Hi,
    you may have a bad Earth power 110 V AC cable connection which makes such hum / buzz even nothing connected..
    Check the connections between components and make sure they are secure before proceeding to the next Step. Sometimes, loose connections can cause a hum.
  • Separate the audio cables from the power cables; electromagnetic interference from the power cables can cause stereo hum. Use cable ties to secure the audio cables away from the power cables.
  • Plug in a surge protector to the outlet, and then plug all the components into that surge protector
  • Connect a ground plug to the surge protector and then plug the ground plug into the main outlet. A ground plug is available at any hardware store, and turns a three prong connection into a two prong. Ground plugs help eliminate 60 cycle hum.
  • 5 Connect the ground wire from your turntable to the ground wire connection on the receiver. If this doesn't work, looking on the back there should be a grounding point,

    Unplug your receiver.. Split a wire and attach one of the splits to the receiver where you will see the text, "ground" or something similar. Attach the other end to something metal such as a pipe that goes into the ground. Secure with electrical tape. Plug in.
    connect the ground wire to a screw on the electrical outlet.


  • Read more: How to Fix a Hum on a Stereo Receiver ' eHow.com http://www.ehow.com/how_5183193_fix-hum-stereo-receiver.html#ixzz1PpFHs1Mv


    Take care and please remember to rate "AS THUMBS UP" Thanks

    Jun 20, 2011 | NAD Audio Players & Recorders

    1 Answer

    When I connect the Mackie 1642-vlz3 from the "direct outs" to the line level inputs of the D3200 there is noise/hum (except for channel 1). There is no noise/hum in the XLR inputs. I have two...


    Make sure ALL of the interconnected equipment is powered from the SAME receptacle to avoid ground loops due to the safety ground. DO NOT Use two wire power or use ground lifting plug adapters. Make sure you use balanced lines, either XLR or TRS cables. Do NOT use TS cables.

    Jun 01, 2011 | Korg D3200 Digital Studio

    4 Answers

    When then amplified is turned on, it generates a humming static noise. it plays music, along with that humming noise. would it be possible for us to receive the schematics of this model at...


    What amplifier is this? Humming noise is normally caused by video cables in audio ports, high voltage wires too close to audio wires, or ground loops.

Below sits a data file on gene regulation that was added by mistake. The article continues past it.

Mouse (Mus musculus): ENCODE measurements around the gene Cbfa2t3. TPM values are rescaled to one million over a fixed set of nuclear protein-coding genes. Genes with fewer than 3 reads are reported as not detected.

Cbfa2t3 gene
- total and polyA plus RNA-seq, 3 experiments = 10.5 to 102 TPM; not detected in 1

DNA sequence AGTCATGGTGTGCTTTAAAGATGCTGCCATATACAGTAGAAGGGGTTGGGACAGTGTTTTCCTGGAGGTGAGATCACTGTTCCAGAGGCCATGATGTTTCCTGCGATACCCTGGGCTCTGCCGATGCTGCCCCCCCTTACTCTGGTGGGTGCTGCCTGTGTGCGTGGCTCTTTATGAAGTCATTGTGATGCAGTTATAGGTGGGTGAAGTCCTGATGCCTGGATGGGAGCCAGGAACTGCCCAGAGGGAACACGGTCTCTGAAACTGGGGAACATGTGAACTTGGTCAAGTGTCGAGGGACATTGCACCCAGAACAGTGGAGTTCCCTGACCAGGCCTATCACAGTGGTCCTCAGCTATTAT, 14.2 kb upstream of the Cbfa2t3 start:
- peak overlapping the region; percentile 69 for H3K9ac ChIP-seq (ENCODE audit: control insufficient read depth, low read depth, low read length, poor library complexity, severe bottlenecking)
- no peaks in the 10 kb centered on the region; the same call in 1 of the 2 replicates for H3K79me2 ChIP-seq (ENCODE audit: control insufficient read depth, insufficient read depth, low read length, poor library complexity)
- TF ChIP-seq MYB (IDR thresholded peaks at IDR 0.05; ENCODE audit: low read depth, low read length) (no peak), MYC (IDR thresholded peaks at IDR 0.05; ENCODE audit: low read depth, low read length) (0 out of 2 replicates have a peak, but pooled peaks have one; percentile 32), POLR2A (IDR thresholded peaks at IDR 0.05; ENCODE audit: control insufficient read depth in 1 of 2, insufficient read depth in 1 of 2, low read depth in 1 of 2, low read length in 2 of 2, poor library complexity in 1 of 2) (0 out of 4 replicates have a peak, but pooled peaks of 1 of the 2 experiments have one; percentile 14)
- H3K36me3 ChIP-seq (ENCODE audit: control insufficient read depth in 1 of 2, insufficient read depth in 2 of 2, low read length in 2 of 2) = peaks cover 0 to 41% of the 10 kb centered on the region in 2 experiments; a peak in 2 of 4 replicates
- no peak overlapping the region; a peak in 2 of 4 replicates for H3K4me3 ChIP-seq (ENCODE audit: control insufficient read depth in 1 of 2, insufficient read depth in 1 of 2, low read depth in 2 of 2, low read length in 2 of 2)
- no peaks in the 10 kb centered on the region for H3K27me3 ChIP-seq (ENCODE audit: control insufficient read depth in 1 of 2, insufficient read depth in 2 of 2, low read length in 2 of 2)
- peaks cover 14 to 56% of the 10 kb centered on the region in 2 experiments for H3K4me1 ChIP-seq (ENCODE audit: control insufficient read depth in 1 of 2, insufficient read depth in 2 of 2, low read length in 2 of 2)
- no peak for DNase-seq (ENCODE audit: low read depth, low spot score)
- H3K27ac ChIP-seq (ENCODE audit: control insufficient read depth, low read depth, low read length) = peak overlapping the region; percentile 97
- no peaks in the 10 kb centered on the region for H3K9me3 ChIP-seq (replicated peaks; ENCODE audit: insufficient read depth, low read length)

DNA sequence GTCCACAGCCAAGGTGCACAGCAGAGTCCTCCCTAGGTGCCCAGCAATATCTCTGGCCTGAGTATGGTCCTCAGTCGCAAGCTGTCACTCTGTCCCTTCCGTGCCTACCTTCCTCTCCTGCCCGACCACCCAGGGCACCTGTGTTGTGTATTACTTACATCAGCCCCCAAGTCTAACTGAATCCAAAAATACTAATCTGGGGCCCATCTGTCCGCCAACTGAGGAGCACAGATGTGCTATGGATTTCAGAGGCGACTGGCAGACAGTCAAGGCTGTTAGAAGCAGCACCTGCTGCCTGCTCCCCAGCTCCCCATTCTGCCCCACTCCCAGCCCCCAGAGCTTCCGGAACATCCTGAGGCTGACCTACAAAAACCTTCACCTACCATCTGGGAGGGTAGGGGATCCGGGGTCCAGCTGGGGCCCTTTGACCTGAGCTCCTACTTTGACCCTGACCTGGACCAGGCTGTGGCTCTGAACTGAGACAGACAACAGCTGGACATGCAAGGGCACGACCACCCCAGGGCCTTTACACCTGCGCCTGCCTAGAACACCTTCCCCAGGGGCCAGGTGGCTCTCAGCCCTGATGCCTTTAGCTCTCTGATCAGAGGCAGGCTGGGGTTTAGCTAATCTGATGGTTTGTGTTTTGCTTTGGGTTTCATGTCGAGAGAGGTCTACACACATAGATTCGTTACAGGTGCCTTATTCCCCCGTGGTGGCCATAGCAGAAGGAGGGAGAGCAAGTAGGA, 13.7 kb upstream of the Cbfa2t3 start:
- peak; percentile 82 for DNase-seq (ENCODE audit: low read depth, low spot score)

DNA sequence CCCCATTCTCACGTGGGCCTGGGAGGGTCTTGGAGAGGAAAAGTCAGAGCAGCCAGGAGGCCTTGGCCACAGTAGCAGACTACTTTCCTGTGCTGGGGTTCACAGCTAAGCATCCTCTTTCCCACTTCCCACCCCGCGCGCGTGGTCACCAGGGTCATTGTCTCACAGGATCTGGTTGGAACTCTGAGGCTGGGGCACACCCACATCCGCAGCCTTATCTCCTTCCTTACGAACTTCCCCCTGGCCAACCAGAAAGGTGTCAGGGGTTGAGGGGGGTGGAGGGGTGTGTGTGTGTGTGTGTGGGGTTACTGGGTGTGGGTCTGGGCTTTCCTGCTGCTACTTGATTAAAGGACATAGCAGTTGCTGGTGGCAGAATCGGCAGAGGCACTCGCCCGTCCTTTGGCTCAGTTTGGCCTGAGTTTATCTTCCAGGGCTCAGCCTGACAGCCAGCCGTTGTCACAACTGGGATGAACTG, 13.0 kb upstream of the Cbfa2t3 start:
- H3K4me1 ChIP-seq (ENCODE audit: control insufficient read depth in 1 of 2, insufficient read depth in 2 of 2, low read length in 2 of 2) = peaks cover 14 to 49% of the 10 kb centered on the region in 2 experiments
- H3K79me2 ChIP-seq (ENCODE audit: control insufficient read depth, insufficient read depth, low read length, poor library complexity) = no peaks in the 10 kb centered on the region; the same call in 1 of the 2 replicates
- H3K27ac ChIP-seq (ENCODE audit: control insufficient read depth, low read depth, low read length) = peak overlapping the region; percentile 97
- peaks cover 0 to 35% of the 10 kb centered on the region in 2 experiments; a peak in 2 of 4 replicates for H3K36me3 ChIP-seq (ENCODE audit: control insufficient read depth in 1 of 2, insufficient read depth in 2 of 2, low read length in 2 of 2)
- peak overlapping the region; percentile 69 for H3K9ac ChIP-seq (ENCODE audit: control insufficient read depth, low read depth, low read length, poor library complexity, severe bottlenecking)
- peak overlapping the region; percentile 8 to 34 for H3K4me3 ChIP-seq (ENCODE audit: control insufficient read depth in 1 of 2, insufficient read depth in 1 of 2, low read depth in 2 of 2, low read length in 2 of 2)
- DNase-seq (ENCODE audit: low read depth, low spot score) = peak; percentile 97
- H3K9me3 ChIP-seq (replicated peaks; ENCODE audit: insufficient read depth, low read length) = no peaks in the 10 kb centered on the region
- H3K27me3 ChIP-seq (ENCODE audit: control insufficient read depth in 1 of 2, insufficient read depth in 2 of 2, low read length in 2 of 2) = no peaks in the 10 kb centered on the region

Feb 25, 2011 | Audio Players & Recorders

    1 Answer

    Speaker makes a rather loud humming noise.


    You can go buy a audioquest SUB-X subwoofer cable with a additional ground wire on it an connect the ground cable to the ground slot of the receiver an the other end to a screw on the sub or into one of the high output terminals on the woofer if it has them an this will take that humming sound right away but the cable is around $90

    Mar 28, 2010 | Velodyne HGS-10 Subwoofer

    1 Answer

    My home theater speakers make a constant hum whenever my receiver is on. The loudness of the hum changes with the volume control, and goes away entirely when the system is muted. All components are plugged...


    jd40,
    Sounds like a grounding issue. The first two places to look into is the powered subwoofer and antenna. During your last test, did you leave the FM antenna and subwoofer connected? Many times the hum is directly related to the antenna and/or the subwoofer and to how they are grounded; creating a ground loop through the receivers ground on the outlet. If the antenna is grounded to the dwellings wiring, hum is inevitable and sometime you can get a ground loop hum from how or how & where the subwoofer is grounded. Try taking them completely out of the loop.

    Also try taking it further back to the basics, start with the receiver plugged into a known good grounded outlet with no surge or line conditioner in the loop and nothing connected to the receiver, nothing. Use one speaker and different wire to test each speaker output while in tuner and any other mode but phono. With no signal, you will either get nothing (no hum or static) or just static in the tuner mode. No hum is a good sign. Some systems will mute the speakers if no signal is connected to eliminate the static from being produced through the speakers but a ground loop hum will most likely still be produced even in mute. If you get a hum when nothing is connected to the receiver, try looking into getting a better grounded outlet, even maybe to a different dwelling.

    -Chris

    Jan 30, 2010 | Yamaha 5.1-Ch. Surround Sound Home Theater...

    1 Answer

    Intermittent low hum in TV/cbl mode works fine in tunner DVD mod


    I switched out of the audio-out cables from the cable box to the audio in at the Denon receiver and went with a coaxial cable connection. That switch got rid of the hum. I don't understand why the initial connection produced the hum, but the unit is working fine now.

    Jan 28, 2009 | Denon AVR-1908

    1 Answer

    Denon AVR-1601 Receiver


    Check capacitors in power supply......also check for over-heated
    resistors..all 1 ohm.....replace if cooked...................T.

    Nov 21, 2007 | Denon AVR-1601 Receiver